What’s more: Pietro Adami is mentioned at The 10b-5 Daily (in its ‘Curiouser and Curiouser Archives’) in connection with a US securities class action against the Italian state. (The two US plaintiffs’ firms acting as lead counsel in that case are Pomerantz Haudek Block Grossman & Gross LLP and Berger & Montague PC.)

What’s more: Paulson Committee Report

Wednesday, January 24th, 2007

With thanks to Adam Savett for allowing me to guest post at Lies, Damn Lies, & Forward Looking Statements on the Committee on Capital Markets Regulation’s Interim Report, I would like to add a few updates and comments to that post.

One of the two Bills discussed, the Investment Exchanges and Clearing Houses Bill, as it then was, has since received Royal Assent. The Act “confer[s] power on the Financial Services Authority to disallow excessive regulatory provision by recognised investment exchanges and clearing houses”.

Now we’ll have to see if the FSA will put the Act to use of course. As has been argued elsewhere (no link), Parliament didn’t intervene to prevent Ford Motor Company from manufacturing left-hand drive Jaguars for local sale when it bought the UK brand. (And here not a word on how that acquisition subsequently fared.) That, granted, is of course a no-brainer and the comparison may well stand in the context of ‘regulatory creep’ and capital markets.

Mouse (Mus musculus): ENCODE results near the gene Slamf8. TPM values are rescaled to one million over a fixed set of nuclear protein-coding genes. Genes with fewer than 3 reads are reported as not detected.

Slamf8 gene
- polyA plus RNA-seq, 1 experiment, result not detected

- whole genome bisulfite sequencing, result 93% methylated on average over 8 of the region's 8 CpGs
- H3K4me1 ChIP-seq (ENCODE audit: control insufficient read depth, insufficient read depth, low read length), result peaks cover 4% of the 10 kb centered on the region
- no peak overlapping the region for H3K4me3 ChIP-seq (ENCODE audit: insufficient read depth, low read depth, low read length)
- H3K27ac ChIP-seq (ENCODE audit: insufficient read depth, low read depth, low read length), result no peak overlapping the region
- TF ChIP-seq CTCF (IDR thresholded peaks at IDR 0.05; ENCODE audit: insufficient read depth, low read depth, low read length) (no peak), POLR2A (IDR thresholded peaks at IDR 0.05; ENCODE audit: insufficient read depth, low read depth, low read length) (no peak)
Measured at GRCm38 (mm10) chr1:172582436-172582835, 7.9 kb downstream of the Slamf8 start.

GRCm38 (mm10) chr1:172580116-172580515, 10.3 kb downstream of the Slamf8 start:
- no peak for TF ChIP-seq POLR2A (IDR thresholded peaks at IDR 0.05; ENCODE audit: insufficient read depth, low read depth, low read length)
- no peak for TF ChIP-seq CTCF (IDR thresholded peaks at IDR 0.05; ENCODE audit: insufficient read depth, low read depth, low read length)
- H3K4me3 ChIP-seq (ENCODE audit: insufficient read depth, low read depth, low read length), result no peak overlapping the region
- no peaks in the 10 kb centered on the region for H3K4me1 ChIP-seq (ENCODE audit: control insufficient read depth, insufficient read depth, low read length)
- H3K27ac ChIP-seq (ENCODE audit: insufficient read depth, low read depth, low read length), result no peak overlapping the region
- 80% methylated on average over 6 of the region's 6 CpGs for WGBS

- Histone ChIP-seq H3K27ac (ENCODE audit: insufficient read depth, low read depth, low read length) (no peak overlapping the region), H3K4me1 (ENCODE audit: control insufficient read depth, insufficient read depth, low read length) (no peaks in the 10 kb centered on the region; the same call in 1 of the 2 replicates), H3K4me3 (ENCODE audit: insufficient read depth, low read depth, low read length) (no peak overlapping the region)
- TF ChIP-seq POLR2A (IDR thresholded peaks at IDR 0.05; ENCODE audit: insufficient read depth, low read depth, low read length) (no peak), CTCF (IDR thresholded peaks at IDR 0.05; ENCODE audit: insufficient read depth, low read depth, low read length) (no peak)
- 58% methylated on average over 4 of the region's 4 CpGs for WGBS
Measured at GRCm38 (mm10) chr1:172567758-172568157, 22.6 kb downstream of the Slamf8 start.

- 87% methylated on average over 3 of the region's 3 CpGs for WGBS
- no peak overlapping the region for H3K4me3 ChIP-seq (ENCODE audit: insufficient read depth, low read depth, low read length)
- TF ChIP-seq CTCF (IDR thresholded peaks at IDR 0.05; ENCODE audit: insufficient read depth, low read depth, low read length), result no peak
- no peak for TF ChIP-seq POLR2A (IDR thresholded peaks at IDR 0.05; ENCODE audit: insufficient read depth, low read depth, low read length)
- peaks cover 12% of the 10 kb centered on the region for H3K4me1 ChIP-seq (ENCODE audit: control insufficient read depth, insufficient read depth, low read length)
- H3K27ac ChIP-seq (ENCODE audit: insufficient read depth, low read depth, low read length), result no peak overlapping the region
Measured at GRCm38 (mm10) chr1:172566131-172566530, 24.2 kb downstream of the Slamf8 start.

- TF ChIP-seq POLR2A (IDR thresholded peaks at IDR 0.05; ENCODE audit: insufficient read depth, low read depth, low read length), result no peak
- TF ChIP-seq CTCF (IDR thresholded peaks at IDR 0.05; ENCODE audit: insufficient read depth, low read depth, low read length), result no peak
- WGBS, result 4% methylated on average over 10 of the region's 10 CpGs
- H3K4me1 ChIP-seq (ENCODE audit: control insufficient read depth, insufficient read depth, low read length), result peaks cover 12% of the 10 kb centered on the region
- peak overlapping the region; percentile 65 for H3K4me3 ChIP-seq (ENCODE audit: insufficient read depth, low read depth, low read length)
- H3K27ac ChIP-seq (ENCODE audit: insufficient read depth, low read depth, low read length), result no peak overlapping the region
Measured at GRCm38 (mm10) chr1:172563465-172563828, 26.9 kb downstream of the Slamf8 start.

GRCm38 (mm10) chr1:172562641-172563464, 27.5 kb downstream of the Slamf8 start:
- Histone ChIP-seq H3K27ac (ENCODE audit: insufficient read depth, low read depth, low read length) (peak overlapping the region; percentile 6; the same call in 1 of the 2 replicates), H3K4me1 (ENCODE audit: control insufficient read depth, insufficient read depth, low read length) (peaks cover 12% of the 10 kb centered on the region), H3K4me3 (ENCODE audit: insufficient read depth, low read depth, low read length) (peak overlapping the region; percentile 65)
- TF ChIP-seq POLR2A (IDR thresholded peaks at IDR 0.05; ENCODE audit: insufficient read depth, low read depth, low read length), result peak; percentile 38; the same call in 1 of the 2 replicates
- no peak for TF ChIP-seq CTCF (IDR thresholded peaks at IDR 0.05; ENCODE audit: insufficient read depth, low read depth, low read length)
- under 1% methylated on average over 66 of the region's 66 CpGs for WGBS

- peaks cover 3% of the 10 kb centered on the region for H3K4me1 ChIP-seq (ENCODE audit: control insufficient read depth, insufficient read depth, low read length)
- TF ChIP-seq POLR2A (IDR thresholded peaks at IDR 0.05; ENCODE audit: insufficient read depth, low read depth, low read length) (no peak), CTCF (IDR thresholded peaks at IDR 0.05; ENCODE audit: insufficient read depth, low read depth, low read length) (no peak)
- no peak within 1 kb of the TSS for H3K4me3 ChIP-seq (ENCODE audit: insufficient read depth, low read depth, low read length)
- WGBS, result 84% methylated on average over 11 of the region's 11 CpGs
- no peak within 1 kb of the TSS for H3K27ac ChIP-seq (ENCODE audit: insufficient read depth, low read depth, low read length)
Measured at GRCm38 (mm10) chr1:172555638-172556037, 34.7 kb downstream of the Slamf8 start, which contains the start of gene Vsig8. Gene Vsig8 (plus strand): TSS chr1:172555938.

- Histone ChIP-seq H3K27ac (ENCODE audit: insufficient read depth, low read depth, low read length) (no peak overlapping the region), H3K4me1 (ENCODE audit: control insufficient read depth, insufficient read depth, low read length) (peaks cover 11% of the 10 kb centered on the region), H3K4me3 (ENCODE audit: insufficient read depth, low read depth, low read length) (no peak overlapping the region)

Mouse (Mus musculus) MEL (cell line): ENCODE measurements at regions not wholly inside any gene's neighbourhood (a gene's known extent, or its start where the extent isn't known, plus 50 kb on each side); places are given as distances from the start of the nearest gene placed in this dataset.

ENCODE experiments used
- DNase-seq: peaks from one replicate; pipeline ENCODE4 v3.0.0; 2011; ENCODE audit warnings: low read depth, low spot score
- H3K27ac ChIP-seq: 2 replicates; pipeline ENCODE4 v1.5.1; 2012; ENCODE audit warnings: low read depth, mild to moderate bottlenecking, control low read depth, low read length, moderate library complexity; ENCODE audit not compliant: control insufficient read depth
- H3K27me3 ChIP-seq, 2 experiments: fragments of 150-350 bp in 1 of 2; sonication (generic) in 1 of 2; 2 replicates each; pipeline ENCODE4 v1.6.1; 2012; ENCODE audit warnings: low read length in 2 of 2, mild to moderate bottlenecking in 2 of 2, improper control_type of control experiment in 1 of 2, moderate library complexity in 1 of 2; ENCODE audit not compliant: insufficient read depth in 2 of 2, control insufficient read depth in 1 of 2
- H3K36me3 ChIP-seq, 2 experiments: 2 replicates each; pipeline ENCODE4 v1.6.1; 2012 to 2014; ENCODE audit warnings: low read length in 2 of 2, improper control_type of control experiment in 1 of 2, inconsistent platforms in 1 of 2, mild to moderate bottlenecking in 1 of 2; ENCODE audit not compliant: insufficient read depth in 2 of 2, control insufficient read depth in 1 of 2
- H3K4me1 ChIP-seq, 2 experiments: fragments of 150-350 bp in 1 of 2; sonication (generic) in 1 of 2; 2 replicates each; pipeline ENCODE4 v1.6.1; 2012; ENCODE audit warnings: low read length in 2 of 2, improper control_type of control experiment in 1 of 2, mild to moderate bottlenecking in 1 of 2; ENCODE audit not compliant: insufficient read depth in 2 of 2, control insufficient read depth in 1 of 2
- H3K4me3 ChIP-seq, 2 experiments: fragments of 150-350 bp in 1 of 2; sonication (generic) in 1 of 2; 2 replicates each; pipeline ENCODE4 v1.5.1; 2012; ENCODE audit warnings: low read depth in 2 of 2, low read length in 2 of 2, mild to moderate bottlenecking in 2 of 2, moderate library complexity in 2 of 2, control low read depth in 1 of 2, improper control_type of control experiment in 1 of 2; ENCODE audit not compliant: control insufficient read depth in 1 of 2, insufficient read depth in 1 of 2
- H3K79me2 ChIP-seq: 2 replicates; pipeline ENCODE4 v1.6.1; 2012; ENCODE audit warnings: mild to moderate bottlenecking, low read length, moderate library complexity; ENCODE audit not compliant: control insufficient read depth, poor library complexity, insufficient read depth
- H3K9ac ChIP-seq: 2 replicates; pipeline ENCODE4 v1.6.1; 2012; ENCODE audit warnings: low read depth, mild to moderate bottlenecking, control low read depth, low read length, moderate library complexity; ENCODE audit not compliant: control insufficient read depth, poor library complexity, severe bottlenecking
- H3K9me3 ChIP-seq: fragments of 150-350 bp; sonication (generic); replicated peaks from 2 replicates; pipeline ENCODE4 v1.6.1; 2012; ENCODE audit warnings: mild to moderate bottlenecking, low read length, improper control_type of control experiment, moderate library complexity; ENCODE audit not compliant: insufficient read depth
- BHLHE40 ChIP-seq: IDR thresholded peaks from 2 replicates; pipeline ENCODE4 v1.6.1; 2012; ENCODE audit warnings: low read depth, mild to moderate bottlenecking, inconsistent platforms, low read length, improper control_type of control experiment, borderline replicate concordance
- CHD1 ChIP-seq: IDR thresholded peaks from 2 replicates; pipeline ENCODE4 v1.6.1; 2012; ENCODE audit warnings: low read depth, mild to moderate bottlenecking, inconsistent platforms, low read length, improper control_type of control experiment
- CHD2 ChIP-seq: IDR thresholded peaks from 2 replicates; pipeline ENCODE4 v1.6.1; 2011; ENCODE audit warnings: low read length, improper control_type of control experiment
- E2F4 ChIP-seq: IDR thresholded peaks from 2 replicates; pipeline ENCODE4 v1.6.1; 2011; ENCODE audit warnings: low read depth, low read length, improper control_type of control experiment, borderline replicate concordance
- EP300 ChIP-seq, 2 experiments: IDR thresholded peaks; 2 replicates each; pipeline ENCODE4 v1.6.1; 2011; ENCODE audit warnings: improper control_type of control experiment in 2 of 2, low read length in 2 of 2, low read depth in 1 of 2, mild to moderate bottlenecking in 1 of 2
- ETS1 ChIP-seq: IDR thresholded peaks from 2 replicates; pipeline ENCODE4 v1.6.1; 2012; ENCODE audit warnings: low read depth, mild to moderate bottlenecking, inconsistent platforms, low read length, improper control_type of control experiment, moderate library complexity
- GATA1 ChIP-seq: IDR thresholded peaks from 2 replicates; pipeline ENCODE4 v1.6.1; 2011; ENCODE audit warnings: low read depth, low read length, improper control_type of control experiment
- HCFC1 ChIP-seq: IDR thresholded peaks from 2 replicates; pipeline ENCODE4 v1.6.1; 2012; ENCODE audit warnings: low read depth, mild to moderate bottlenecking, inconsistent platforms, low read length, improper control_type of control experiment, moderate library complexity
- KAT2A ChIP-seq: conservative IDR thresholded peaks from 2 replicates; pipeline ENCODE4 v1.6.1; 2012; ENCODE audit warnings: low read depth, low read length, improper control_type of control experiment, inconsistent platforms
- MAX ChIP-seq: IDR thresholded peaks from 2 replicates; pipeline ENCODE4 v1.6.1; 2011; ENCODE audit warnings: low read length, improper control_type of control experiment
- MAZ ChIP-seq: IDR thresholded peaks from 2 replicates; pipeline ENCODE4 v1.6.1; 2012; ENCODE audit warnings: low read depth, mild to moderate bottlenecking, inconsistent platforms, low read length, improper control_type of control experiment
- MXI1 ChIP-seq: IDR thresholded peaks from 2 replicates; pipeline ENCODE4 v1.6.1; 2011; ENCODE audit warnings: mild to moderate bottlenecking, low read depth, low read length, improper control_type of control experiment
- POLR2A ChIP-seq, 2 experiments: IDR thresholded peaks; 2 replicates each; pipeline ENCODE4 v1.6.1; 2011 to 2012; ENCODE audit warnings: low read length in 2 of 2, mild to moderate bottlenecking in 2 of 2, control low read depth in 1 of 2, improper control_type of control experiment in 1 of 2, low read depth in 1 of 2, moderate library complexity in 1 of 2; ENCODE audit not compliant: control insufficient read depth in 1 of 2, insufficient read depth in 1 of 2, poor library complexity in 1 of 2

Practically though, before the FSA may come into play, the combination of NASDAQ and London Stock Exchange hasn’t actually happened yet and the jury is still out if it will. (Today’s news on the tussle: Financial Times (Companies & Markets and Lombard, free content) and Wall Street Journal, subscription required.) The Fraud (Trials without a Jury) Bill is still in the House of Commons.

At the end of the post I refer to the ‘Ask the expert’ session with Glenn Hubbard, Co-Chair of the Committee, hosted by the Financial Times. The FT has published a selection of questions readers submitted with Hubbard’s answers.

Comments on the Bloomberg/Schumer Report will follow shortly.

London: ‘lawsuit laboratory’

Tuesday, January 16th, 2007

Cohen Milstein Hausfeld & Toll PLLC’s London office, as WV&Z reported on in a previous post, remains in the news (though they haven’t updated their locations themselves yet.) In line with the FT’s earlier focus on the firm’s anti-trust practice, today the Wall Street Journal (on the front page, no less; to access online, subscription required) reports on the move and what the move could mean for London in terms of the UK taking on an examplary role in using private litigation to enforce anti-trust legislation in the European Union. (Also, see the WSJ Law Blog on this topic earlier.) It notes too that Howrey LLP, which already has an office here, is hiring competition partners as well.